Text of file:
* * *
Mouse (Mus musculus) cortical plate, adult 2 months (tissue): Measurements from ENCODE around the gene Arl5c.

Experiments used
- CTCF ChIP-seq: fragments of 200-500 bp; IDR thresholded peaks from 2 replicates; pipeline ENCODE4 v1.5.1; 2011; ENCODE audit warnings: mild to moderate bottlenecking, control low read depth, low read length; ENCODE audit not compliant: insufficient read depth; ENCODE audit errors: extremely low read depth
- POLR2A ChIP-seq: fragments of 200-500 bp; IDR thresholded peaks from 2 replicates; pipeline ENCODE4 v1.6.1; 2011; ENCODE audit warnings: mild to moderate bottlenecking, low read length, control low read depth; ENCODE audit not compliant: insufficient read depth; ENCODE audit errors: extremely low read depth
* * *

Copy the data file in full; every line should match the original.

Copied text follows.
Mouse (Mus musculus) cortical plate, adult 2 months (tissue): Measurements from ENCODE around the gene Arl5c.

Experiments used
- CTCF ChIP-seq: fragments of 200-500 bp; IDR thresholded peaks from 2 replicates; pipeline ENCODE4 v1.5.1; 2011; ENCODE audit warnings: mild to moderate bottlenecking, control low read depth, low read length; ENCODE audit not compliant: insufficient read depth; ENCODE audit errors: extremely low read depth
- POLR2A ChIP-seq: fragments of 200-500 bp; IDR thresholded peaks from 2 replicates; pipeline ENCODE4 v1.6.1; 2011; ENCODE audit warnings: mild to moderate bottlenecking, low read length, control low read depth; ENCODE audit not compliant: insufficient read depth; ENCODE audit errors: extremely low read depth